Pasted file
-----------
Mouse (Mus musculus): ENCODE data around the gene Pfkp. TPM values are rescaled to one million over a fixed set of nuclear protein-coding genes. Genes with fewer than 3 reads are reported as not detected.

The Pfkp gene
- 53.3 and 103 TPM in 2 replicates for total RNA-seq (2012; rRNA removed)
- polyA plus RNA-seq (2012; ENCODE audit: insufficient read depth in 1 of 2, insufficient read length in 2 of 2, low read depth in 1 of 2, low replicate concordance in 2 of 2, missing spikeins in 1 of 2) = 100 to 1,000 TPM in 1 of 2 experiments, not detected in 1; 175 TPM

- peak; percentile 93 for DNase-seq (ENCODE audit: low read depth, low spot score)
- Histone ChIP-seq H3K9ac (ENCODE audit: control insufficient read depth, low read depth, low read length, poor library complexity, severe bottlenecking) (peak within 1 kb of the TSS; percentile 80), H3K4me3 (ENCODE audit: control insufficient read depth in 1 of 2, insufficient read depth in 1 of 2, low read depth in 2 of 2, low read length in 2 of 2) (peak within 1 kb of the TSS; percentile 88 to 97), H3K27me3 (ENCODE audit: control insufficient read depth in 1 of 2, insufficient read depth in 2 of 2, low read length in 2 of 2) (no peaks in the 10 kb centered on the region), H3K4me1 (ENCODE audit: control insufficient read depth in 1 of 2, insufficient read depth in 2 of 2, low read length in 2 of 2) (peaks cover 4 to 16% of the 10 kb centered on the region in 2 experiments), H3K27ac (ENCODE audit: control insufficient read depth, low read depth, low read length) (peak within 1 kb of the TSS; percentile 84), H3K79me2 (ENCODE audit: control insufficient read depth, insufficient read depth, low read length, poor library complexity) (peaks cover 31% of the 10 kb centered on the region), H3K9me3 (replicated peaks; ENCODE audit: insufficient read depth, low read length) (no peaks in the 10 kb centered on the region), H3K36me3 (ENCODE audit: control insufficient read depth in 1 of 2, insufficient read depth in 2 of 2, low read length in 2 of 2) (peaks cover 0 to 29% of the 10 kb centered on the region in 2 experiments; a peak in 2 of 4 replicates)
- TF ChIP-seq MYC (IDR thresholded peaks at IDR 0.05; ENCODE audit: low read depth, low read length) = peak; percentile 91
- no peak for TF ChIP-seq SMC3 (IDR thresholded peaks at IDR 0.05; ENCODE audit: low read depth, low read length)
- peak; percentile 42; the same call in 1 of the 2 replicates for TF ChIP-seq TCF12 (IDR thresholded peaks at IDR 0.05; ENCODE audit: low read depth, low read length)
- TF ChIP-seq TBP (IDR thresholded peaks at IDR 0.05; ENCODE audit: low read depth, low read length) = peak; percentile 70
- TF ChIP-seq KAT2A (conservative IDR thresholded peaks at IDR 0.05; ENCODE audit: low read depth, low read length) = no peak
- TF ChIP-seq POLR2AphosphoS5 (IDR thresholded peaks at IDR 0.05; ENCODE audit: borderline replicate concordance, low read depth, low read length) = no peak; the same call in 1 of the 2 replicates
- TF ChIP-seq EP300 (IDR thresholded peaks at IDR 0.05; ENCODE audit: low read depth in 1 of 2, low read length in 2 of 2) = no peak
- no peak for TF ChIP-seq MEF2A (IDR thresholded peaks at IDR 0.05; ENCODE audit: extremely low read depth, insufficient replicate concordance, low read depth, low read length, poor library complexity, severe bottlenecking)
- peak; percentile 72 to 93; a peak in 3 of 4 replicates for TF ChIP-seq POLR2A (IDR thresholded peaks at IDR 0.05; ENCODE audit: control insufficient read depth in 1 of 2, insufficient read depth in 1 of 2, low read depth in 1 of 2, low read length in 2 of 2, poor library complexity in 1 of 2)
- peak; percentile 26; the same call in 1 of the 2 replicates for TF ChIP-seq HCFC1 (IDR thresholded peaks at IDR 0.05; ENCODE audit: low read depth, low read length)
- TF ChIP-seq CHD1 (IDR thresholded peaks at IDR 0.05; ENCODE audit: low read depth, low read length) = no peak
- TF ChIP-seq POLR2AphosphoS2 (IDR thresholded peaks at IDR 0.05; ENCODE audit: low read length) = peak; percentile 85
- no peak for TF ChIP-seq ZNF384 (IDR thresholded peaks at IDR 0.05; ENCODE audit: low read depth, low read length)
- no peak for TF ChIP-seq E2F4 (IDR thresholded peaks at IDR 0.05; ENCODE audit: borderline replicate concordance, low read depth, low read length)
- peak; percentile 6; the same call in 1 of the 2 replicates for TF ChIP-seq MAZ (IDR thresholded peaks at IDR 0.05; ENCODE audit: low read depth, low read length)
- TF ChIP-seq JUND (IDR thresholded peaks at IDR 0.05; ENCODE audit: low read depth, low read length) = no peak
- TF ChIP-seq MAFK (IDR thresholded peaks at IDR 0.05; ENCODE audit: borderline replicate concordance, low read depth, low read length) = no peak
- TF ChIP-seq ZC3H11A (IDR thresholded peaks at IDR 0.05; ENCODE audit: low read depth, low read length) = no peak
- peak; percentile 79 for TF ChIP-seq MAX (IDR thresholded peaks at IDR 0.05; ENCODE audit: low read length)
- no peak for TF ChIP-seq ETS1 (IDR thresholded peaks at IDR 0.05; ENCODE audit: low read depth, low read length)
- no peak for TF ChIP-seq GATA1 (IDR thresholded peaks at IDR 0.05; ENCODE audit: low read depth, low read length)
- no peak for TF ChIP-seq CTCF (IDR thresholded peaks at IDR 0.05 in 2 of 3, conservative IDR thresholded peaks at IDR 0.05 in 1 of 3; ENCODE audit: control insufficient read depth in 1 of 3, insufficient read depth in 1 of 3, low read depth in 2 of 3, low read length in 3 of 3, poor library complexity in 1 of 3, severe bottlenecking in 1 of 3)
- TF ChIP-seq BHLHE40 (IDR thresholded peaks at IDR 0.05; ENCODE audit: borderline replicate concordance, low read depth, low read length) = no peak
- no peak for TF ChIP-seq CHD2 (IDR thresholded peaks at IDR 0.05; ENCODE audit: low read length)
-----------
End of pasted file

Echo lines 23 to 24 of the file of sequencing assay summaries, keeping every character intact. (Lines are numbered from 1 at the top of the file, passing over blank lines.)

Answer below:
- TF ChIP-seq MAFK (IDR thresholded peaks at IDR 0.05; ENCODE audit: borderline replicate concordance, low read depth, low read length) = no peak
- TF ChIP-seq ZC3H11A (IDR thresholded peaks at IDR 0.05; ENCODE audit: low read depth, low read length) = no peak